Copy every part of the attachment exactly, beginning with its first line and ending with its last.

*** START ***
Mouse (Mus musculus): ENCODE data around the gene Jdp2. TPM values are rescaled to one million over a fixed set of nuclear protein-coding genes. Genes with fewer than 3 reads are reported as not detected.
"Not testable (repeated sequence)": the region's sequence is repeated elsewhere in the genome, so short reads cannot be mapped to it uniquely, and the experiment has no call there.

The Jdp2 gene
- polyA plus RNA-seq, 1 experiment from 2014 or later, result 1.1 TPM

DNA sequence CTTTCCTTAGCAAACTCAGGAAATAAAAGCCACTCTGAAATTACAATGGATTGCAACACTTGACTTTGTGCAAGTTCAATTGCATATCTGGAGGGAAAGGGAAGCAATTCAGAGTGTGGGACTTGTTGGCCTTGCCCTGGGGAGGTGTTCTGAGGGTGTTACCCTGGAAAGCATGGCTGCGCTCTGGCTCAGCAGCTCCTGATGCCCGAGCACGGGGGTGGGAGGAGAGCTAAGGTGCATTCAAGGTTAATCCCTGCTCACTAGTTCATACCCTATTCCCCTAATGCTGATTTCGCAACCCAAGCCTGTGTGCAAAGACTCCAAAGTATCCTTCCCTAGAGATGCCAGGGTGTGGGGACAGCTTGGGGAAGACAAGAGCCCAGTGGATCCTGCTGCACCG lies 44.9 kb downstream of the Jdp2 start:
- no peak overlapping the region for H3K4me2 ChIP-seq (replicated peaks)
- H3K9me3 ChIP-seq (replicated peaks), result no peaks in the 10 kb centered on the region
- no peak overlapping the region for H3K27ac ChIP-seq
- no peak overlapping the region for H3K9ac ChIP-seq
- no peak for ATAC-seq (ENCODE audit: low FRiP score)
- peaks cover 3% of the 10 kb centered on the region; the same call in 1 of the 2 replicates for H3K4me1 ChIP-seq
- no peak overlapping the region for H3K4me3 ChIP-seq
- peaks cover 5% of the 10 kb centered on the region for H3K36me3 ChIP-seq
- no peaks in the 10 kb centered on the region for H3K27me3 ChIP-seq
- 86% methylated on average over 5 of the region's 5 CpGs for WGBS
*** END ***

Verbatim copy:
Mouse (Mus musculus): ENCODE data around the gene Jdp2. TPM values are rescaled to one million over a fixed set of nuclear protein-coding genes. Genes with fewer than 3 reads are reported as not detected.
"Not testable (repeated sequence)": the region's sequence is repeated elsewhere in the genome, so short reads cannot be mapped to it uniquely, and the experiment has no call there.

The Jdp2 gene
- polyA plus RNA-seq, 1 experiment from 2014 or later, result 1.1 TPM

DNA sequence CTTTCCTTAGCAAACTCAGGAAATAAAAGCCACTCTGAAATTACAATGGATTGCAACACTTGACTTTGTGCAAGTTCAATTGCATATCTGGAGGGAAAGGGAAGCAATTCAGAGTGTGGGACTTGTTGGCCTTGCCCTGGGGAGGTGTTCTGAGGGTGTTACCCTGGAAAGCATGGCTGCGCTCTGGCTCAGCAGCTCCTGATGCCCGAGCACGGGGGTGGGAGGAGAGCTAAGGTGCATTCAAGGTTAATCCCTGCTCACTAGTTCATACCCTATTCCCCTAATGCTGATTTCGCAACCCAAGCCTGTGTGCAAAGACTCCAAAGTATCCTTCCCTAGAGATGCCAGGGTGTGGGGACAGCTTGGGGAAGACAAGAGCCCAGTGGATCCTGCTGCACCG lies 44.9 kb downstream of the Jdp2 start:
- no peak overlapping the region for H3K4me2 ChIP-seq (replicated peaks)
- H3K9me3 ChIP-seq (replicated peaks), result no peaks in the 10 kb centered on the region
- no peak overlapping the region for H3K27ac ChIP-seq
- no peak overlapping the region for H3K9ac ChIP-seq
- no peak for ATAC-seq (ENCODE audit: low FRiP score)
- peaks cover 3% of the 10 kb centered on the region; the same call in 1 of the 2 replicates for H3K4me1 ChIP-seq
- no peak overlapping the region for H3K4me3 ChIP-seq
- peaks cover 5% of the 10 kb centered on the region for H3K36me3 ChIP-seq
- no peaks in the 10 kb centered on the region for H3K27me3 ChIP-seq
- 86% methylated on average over 5 of the region's 5 CpGs for WGBS